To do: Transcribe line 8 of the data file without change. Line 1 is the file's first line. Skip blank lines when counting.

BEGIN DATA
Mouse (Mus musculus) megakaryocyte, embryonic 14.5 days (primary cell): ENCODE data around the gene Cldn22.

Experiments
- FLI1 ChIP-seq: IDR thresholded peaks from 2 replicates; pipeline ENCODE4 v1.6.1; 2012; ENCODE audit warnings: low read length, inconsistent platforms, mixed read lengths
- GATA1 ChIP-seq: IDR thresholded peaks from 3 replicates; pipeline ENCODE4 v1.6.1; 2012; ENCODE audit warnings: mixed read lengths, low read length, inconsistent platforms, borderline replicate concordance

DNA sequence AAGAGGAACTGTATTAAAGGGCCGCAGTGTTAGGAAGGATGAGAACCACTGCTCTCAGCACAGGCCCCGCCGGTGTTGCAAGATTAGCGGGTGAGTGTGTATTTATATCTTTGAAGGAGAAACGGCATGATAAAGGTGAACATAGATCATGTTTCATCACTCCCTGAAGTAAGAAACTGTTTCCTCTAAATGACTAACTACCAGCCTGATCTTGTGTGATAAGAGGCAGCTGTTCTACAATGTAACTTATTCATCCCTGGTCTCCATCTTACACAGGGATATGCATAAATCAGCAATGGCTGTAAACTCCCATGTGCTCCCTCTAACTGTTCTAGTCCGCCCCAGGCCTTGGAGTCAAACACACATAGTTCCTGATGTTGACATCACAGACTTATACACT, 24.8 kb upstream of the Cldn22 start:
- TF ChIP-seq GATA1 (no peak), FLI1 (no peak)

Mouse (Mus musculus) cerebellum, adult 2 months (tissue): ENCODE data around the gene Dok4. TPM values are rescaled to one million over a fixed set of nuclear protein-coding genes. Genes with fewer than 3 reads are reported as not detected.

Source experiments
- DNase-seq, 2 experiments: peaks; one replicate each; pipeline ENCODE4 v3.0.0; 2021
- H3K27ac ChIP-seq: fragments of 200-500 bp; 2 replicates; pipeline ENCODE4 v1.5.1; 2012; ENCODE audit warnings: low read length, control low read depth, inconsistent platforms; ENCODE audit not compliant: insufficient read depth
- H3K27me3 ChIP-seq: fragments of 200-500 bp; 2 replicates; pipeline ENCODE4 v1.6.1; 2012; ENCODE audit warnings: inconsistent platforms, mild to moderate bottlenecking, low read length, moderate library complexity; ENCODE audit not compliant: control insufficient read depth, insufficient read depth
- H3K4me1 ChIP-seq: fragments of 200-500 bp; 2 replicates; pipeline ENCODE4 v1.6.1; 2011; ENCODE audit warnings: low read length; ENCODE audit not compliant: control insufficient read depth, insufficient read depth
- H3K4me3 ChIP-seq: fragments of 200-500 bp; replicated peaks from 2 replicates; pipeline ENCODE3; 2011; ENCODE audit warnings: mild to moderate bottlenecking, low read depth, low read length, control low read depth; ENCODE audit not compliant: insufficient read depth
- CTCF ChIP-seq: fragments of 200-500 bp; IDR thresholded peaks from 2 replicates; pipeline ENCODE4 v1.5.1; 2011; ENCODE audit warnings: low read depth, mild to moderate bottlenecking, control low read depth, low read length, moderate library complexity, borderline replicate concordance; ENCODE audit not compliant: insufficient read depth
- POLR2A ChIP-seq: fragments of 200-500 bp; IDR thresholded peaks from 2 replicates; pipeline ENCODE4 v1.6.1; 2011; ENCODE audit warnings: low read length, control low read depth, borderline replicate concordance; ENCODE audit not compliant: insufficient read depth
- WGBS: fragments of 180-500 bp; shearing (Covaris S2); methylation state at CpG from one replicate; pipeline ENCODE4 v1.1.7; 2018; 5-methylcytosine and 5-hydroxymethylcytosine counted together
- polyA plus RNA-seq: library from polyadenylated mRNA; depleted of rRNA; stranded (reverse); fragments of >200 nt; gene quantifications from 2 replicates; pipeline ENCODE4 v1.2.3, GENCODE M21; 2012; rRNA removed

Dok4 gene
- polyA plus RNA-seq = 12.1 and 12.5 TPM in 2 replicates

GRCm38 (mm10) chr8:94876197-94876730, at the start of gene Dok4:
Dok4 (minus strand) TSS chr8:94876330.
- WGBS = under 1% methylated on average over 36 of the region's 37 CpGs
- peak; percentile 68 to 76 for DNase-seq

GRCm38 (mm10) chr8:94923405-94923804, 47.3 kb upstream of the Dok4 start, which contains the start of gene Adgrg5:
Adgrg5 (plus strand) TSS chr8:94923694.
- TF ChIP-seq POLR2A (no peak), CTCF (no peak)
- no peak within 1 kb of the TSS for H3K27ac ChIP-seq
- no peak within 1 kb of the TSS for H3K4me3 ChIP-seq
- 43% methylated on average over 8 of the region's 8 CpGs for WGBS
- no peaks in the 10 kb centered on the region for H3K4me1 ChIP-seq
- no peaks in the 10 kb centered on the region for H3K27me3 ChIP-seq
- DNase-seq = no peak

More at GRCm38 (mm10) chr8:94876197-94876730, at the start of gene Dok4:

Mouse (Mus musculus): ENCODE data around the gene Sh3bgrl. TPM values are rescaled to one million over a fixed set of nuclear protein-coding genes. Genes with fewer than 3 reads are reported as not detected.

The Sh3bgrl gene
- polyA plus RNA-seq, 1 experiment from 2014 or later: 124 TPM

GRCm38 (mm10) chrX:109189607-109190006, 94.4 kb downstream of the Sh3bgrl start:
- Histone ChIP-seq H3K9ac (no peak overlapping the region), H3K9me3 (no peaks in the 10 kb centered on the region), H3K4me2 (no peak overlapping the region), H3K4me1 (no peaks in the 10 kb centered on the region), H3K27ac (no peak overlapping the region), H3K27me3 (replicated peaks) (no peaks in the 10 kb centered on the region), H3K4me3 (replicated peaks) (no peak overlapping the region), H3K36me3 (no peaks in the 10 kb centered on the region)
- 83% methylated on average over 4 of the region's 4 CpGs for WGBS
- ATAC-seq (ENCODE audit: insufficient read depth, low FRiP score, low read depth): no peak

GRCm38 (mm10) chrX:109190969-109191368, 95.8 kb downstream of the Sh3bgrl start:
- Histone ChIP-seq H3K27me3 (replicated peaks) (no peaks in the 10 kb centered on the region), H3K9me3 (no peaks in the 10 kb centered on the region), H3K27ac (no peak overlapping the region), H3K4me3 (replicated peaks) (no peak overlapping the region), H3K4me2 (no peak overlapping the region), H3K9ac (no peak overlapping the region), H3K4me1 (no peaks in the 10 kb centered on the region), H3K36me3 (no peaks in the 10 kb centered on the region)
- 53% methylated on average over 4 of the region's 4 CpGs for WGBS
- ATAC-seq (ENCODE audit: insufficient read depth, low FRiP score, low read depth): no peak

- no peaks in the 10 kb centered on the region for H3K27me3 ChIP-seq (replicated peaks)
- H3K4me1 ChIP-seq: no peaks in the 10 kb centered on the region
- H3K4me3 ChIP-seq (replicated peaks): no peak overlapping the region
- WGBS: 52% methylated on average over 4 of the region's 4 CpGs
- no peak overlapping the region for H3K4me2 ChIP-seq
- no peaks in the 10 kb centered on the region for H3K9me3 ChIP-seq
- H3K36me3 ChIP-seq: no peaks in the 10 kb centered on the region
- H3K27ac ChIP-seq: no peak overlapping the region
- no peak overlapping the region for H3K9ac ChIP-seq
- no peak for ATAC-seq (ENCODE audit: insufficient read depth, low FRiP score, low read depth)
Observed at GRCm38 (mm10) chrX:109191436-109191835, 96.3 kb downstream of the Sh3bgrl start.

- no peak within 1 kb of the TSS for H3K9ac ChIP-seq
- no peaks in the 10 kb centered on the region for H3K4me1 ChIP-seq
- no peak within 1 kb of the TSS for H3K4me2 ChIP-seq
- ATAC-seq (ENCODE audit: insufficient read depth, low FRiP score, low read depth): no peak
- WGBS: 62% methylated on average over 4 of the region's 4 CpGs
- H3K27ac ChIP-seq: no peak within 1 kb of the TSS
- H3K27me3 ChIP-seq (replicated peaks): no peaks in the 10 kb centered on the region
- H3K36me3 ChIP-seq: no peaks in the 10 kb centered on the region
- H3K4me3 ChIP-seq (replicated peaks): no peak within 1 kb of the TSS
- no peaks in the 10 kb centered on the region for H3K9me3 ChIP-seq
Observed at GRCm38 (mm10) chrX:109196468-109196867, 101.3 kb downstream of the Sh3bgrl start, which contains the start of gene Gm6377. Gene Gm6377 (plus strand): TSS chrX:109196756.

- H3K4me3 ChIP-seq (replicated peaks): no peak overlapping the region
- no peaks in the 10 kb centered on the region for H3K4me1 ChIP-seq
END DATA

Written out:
Source experiments